Creating a Proper Person: Part 1

I’m Autistic.

Yes, I’ve written this so many times before but I need to write it again. You see, all of my life people have made it very clear to me that I’m not what I should be. I don’t act, behave and react as people think I should but what’s more important is that there’s something beyond the obvious verbs, something beyond the activities, that I don’t do in a correct manner. In a normal, human manner. There’s something about me that is wrong. Unrelatable. I’m a human being but not fulfulling this role completely. So what am I? Sub-human?

It’s true that I don’t know how to behave. A long time ago I had intuitive reactions and behaviors but they were punished, so I tried to learn how to be a proper person. I wrote lists with reminders and directions of how to walk, talk, dress and move my hands and face. I rehearsed my actions in my bedroom, in front of a big mirror, but no matter how much I rehearsed, I rarely nailed it on stage.

Interacting with other people has always been mostly like playing a part on a stage. There’s always a critic telling other people how I failed when the lights go off and I leave the room. Or even worse, sometimes people tell me straight to my face how I’m not really relatable at all as a human being to them. The few times I’ve managed to play the part of a human successfully, I got praise and thought that finally, I’ve cracked the code. It always made me terribly exhausted but I remember how on all of those occasions I thought to myself that yes, now I’ve reached my goal and have learned how to be a proper person. Astonished by how people believed what I said and seemed to like and respect the person I had created, I was floating in a sense of happiness. Now, I had managed to become a person that people could be kind to. I was real. The next day was always horrible, because the denial of my reality was always back and I was too exhausted to keep up the person I had to be and instead had meltdowns that made me want to run away from everything and never come back.

Reality is that most of the time I fail to be a proper person and these occasions, where I succeeded, are few. I remember the firs time clearly, because despite the fact that it was a long time ago I feel the feelings over and over. I was eleven years old and for some reason, I had made friends with a girl in school that was popular and considered cool. How this happened is a quite sad story but let’s leave that for now.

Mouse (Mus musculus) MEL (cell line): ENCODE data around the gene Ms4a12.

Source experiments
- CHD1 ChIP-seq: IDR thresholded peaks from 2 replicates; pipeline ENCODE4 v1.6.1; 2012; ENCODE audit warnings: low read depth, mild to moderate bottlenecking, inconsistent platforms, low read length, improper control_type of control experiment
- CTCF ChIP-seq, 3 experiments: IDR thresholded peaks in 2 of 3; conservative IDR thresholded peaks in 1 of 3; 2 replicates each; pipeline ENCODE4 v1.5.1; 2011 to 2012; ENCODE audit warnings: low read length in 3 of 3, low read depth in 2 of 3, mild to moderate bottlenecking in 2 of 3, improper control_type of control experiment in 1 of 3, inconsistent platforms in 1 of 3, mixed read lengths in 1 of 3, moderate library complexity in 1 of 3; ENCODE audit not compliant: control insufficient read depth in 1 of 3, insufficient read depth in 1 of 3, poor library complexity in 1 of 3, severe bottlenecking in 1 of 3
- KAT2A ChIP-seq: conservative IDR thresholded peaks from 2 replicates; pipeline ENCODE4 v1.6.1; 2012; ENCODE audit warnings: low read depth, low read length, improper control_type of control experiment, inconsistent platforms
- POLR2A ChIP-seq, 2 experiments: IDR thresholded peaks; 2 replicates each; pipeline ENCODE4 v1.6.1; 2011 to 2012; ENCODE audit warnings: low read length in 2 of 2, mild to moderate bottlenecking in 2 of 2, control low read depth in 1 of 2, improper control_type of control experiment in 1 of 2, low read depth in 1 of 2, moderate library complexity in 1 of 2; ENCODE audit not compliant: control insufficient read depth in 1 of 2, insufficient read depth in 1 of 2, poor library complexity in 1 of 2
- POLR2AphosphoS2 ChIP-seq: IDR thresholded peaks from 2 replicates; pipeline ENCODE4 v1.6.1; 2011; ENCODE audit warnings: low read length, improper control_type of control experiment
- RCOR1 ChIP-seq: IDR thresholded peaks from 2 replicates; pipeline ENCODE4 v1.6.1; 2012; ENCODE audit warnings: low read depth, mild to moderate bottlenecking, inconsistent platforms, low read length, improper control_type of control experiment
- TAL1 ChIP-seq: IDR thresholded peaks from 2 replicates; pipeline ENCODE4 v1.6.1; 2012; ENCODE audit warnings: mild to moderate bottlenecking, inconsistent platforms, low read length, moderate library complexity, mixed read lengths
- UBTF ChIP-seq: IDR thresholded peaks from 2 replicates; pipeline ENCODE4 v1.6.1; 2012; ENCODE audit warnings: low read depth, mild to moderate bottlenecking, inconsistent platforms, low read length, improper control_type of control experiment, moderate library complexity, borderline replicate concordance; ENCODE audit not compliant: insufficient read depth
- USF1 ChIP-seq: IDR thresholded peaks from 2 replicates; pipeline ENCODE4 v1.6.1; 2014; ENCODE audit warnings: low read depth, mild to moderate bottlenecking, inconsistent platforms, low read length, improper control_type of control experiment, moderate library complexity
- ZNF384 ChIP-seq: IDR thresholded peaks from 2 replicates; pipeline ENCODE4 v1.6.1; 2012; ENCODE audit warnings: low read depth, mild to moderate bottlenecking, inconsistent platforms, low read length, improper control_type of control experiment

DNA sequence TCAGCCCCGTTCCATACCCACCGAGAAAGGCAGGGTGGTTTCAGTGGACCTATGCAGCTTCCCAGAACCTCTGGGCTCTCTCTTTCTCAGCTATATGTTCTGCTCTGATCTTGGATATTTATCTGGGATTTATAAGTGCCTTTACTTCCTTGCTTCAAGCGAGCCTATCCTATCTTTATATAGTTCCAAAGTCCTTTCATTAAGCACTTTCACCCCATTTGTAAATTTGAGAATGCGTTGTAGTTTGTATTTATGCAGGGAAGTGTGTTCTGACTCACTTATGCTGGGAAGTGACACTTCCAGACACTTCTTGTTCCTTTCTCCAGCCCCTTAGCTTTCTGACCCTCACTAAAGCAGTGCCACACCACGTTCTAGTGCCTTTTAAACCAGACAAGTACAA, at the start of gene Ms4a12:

One Friday evening, there was a dance in school and we were there. This girl, T, was used to having boyfriends and because she talked to some of the boys in the year above us, so did I. Writing this is still painful because the memories of total confusion are so vivid, but it needs to be put into words. I need to face what happened because the words of one of the boys are still haunting me.

“Are you new in this school?” this boy in the year above us asked me that evening. I wasn’t new. I had been in this school ever since I started school years back, so I told him no. His question was one of the few things that night that didn’t confuse me. I knew that I had finally become a real person so now this group of people noticed me in a positive manner, because the person I had been up to that point wasn’t a complete person. That was a failure. This night, however, I was managing to follow my rehearsed manners and then I suddenly started to exist. This boy’s question confirmed everything I had figured about personhood. He didn’t ask this in the beginning of the evening, but quite late, when we had talked for a while and I had been playing my part successfully for hours. The timing of his question may sound like a minor detail, but it wasn’t. He didn’t ask me this when we first started talking together with my friend. He asked me if I was new when I had been playing my part for enough time to become a real person.

That night, another boy, who happened to be the most popular boy in school, apparently fell in love with me. Probably more felt like claiming me, but that’s another story. A few weeks later, he became my boyfriend but as expected I failed to be a proper person and it ended in a meltdown and years of tears because of everything I couldn’t be.

Considering how I’m feeling now when I have finally put this into words, I’m wondering if I will be able to finish the story that I need to write. The story that has been too deeply buried because of the confusion and shame it still makes me feel. I need to write it, because the robbing of autistic people’s personhood is an ongoing kind of violence that is harming me every time I’m confronted with it, which is every day.

I’ll end this first part here, burning with fever and shame.

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